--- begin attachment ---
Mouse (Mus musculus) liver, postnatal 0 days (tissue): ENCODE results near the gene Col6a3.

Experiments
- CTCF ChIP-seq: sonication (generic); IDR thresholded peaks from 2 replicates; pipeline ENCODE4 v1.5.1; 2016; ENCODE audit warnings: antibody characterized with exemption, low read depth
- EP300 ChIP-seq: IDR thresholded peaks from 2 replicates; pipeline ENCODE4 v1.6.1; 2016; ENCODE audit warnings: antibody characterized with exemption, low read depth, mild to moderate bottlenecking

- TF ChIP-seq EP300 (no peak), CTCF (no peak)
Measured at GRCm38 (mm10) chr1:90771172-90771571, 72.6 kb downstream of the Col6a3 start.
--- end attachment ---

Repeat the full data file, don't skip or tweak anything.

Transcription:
Mouse (Mus musculus) liver, postnatal 0 days (tissue): ENCODE results near the gene Col6a3.

Experiments
- CTCF ChIP-seq: sonication (generic); IDR thresholded peaks from 2 replicates; pipeline ENCODE4 v1.5.1; 2016; ENCODE audit warnings: antibody characterized with exemption, low read depth
- EP300 ChIP-seq: IDR thresholded peaks from 2 replicates; pipeline ENCODE4 v1.6.1; 2016; ENCODE audit warnings: antibody characterized with exemption, low read depth, mild to moderate bottlenecking

- TF ChIP-seq EP300 (no peak), CTCF (no peak)
Measured at GRCm38 (mm10) chr1:90771172-90771571, 72.6 kb downstream of the Col6a3 start.